¡De veras!

Como ver que vuelve a ser invierno,
y que los niños ya me tratan de usted...

~ de Irreversible por La oreja de Van Gogh

Thursday, December 11, 2008

absentee blogger

So I haven't blogged in awhile. I think this is because I've actually been busy, out and about in the crazy world of Budapest, and haven't had the time or inclination. In fact, as I type this I discover that my typing has changed, that it's difficult for me to make the proper punctuation as I have grown used to the Hungarian keypad at my job.

Job is going great by the way. If anyone is having trouble with otherwise sweet colleagues treating them sort of like idiots, and they are actually as sweet as mine are, I highly recommend inviting them to a festive holiday, then tipsily informing them that they treat you like an idiot. This has had stellar results for me. In the past week and a half I've gotten to grade tests, give actual feedback, offer opinions, discipline children in an effective manner, and plan my own material. I've also been actually informed of what's going on around me and invited to join the school choir. I feel like my new confidence is emanating from me. More people smile at me, talk to me, make a visible and obviously painful effort not to giggle at my attempts at Hungarian. And I have finally won my attempt at friendship with my poor stalkee, whom I still know actually nothing about, but who now talks to me, smiles, asks me how I am, kvetches a little bit to me. I love it.

My other job is equally lovely. This month's term I have been teaching American accent training, essentially to three lovely boys, all of whom are earnest and funny. This is good because the class can fall to the ridiculous, as we all go "ah. ah. ah." and "couja?" at each other. I have to say that I was a little bit nervous, as an American, to be a teacher at a school servicing almost entirely middle Eastern, Muslim students. Yet, I have gotten nothing but respect and kindness from them. It's a little strange to have one student meet you at the office to carry your things to the class, then have the rest of the students jump to their feet when you enter the room, provide you with functioning dry-erase markers, laugh at the appropriate times and work at the appropriate times, do their work, and then carry your materials back to the office for you. And they're absolutely fascinated by the funny things we do with our language, and by the pieces of culture that sneak into such a class without fail. And share theirs with me. And I love it.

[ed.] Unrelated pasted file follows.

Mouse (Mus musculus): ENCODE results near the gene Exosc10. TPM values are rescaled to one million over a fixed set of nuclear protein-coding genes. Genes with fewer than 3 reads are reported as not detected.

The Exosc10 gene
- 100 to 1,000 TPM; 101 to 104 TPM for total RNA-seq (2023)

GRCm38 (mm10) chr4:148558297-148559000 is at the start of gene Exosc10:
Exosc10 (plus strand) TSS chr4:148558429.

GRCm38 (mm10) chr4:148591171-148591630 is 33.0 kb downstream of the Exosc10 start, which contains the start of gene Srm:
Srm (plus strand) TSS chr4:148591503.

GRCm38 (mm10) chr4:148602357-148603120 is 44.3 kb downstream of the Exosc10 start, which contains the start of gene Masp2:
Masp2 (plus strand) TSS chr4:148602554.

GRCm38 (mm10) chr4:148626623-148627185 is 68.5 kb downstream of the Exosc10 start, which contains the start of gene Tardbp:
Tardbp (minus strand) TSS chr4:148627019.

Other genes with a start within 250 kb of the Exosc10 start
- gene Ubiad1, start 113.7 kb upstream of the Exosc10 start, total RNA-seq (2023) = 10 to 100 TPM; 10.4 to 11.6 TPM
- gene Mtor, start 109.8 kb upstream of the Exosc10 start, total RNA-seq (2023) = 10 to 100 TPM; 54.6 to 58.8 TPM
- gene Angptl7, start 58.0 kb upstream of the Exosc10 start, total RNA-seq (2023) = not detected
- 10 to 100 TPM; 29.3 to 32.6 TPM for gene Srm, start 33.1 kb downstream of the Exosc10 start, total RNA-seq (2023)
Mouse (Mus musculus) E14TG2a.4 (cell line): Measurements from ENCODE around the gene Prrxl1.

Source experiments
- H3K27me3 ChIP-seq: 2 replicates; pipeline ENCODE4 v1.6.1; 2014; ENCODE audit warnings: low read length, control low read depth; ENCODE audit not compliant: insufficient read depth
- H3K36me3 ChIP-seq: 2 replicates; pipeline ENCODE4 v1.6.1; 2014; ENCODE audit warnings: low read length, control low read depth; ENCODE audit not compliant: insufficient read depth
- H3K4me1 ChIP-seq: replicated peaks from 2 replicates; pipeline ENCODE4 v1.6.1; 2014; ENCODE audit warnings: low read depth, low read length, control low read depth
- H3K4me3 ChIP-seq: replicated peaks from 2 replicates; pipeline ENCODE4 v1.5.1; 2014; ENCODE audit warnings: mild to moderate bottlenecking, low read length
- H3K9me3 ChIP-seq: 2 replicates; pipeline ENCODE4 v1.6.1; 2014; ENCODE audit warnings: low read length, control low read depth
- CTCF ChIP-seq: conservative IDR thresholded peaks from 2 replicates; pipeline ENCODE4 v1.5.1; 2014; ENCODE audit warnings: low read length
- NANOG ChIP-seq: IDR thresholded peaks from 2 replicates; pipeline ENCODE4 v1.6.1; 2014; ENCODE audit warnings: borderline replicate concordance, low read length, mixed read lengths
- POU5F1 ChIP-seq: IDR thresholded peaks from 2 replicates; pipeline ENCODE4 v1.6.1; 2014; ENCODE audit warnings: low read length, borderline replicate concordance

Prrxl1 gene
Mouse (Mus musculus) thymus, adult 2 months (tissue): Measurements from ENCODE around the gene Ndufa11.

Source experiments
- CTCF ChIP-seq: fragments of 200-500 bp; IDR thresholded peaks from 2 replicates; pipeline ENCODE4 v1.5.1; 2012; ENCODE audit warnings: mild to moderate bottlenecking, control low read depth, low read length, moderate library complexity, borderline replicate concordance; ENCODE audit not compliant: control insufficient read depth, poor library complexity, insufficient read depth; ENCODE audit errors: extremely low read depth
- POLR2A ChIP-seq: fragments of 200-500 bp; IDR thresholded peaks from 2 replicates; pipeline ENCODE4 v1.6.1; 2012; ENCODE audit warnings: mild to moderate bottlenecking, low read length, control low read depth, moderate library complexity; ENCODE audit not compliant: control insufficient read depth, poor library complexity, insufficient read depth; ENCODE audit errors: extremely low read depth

Wille, my private student, just took his midterms. His family fed me a lovely dinner when I last went there on Tuesday and gave me a very generous little Christmas bonus. And I walk back down the hill from his house, looking at Parliament far below, lit against the nighttime sky, and I sing along to my Ipod, and I am always, always, profoundly happy in these moments.

On Saturday I finally went dancing, really dancing, not just sort of shuffling in a corner somewhere. And the music was cheesy and fantastic, but there is just something I have to share with you, my dear readers, for your own edification and entertainment. Should you, ladies, ever be dancing in a club in Hungary and get violently rammed into by a gentleman's booty, to the level that it almost knocks you over... never fear. You are not in anyone's way! Rather, this is the Hungarian male's mating dance. That's right, boys, when in central Europe and looking at a pretty girl, do not approach her with a smile and a hello. Just try to knock her over with your ass.

She'll love it, I swear.